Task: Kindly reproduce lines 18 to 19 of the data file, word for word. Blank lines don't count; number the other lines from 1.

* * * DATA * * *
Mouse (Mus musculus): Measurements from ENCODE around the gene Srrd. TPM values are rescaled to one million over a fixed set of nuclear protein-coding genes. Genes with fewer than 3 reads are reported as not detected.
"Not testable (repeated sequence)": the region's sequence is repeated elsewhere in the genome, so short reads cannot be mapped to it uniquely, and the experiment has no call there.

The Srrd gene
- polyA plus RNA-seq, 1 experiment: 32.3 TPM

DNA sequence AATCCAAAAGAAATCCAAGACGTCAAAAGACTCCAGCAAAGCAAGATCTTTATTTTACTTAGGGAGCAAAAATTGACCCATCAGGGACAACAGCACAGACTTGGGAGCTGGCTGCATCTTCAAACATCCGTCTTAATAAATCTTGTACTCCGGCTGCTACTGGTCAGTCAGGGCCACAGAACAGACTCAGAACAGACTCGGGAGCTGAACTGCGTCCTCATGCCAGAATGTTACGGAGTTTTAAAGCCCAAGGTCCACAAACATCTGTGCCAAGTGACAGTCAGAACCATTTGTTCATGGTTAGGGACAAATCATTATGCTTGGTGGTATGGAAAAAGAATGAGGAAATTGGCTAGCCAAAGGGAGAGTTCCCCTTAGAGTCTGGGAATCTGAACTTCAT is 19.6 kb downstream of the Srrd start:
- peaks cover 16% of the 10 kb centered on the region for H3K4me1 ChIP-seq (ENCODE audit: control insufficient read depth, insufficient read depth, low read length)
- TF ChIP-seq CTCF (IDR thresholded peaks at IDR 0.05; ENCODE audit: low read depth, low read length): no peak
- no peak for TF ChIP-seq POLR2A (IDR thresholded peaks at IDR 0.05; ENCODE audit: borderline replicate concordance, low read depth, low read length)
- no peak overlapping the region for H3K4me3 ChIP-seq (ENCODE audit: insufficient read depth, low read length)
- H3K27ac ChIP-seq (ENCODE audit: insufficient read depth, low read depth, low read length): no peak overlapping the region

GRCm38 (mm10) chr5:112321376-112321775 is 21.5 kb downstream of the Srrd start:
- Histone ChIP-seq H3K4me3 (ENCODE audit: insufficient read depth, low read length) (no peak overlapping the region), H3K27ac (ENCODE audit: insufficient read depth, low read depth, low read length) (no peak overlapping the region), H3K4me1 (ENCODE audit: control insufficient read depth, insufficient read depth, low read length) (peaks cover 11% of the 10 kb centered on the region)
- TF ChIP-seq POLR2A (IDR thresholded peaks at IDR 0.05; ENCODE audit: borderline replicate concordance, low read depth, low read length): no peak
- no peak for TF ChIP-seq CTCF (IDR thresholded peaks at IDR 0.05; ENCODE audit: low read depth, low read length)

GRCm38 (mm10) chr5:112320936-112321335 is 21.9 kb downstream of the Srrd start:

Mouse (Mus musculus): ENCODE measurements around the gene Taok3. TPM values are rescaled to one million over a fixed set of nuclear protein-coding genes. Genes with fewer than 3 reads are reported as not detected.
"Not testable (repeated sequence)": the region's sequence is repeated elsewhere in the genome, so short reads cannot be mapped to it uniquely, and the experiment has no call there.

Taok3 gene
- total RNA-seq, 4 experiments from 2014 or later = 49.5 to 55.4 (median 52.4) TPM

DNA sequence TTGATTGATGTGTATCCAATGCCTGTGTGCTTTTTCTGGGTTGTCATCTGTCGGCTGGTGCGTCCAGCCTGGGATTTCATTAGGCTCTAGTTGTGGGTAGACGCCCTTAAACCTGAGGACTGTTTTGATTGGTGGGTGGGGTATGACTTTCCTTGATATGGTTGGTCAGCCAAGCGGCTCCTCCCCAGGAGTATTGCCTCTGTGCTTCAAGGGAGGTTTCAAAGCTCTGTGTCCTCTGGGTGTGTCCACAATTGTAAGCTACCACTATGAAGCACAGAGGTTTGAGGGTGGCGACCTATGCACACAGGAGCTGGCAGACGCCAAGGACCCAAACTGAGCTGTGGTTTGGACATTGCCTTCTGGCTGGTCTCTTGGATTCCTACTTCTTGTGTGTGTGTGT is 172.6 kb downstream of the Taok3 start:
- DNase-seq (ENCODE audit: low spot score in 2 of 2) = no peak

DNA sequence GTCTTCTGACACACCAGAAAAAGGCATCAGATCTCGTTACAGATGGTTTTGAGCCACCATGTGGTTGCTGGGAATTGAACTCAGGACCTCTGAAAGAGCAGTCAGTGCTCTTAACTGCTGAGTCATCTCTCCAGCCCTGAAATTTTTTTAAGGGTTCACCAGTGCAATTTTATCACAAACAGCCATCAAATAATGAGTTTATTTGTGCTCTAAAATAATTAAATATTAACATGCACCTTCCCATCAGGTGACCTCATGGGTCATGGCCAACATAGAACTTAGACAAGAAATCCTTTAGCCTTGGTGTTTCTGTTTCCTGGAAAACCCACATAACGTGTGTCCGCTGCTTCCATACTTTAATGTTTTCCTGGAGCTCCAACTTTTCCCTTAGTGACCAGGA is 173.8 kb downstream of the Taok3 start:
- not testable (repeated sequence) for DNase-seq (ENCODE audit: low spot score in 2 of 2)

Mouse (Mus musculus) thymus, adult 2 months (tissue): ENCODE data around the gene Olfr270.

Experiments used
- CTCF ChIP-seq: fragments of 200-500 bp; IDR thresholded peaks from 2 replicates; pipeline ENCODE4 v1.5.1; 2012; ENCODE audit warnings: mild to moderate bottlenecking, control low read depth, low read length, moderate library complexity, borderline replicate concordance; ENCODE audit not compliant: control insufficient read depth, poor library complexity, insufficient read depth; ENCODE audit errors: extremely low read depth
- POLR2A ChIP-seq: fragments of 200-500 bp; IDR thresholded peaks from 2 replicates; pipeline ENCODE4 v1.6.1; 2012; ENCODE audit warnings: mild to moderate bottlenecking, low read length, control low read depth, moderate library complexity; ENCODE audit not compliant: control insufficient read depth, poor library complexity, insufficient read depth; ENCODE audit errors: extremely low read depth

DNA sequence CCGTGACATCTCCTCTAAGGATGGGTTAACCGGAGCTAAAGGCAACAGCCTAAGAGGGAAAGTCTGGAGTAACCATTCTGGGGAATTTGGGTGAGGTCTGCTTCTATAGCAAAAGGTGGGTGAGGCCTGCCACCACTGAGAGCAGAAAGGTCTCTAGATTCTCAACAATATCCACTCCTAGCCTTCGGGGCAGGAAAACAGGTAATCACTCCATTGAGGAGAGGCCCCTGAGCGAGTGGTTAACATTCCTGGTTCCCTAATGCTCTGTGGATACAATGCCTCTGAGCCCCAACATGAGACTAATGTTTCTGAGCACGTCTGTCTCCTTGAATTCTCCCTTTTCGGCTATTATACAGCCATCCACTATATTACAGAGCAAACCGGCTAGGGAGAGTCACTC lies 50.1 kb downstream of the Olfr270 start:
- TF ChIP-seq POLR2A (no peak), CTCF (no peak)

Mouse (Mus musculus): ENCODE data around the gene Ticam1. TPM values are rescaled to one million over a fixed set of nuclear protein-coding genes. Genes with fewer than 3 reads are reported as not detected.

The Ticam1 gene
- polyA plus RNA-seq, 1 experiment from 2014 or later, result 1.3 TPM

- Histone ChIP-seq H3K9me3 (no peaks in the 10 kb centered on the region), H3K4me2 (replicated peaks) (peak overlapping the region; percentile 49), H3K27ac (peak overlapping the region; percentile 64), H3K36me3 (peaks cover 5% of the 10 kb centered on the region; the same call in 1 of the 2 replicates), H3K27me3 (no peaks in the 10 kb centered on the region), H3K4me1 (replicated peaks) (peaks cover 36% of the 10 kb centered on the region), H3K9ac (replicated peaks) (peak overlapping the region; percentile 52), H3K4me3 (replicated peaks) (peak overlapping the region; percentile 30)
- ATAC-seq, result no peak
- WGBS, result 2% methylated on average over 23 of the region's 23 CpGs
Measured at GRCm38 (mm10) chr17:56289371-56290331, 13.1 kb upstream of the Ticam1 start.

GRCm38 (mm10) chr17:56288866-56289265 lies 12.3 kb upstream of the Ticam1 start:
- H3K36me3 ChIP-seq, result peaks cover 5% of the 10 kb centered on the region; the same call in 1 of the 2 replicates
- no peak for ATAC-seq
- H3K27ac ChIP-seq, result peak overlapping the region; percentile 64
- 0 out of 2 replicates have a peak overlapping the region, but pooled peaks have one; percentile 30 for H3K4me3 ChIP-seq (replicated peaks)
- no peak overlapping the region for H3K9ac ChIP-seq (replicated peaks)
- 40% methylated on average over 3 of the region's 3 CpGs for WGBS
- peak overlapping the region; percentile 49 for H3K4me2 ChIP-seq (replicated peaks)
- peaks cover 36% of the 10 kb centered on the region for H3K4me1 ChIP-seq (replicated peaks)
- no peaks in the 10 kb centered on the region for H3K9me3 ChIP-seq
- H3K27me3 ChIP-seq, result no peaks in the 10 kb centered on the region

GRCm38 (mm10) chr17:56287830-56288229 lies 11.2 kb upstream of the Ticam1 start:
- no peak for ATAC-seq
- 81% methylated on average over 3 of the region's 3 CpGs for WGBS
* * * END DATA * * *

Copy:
Taok3 gene
- total RNA-seq, 4 experiments from 2014 or later = 49.5 to 55.4 (median 52.4) TPM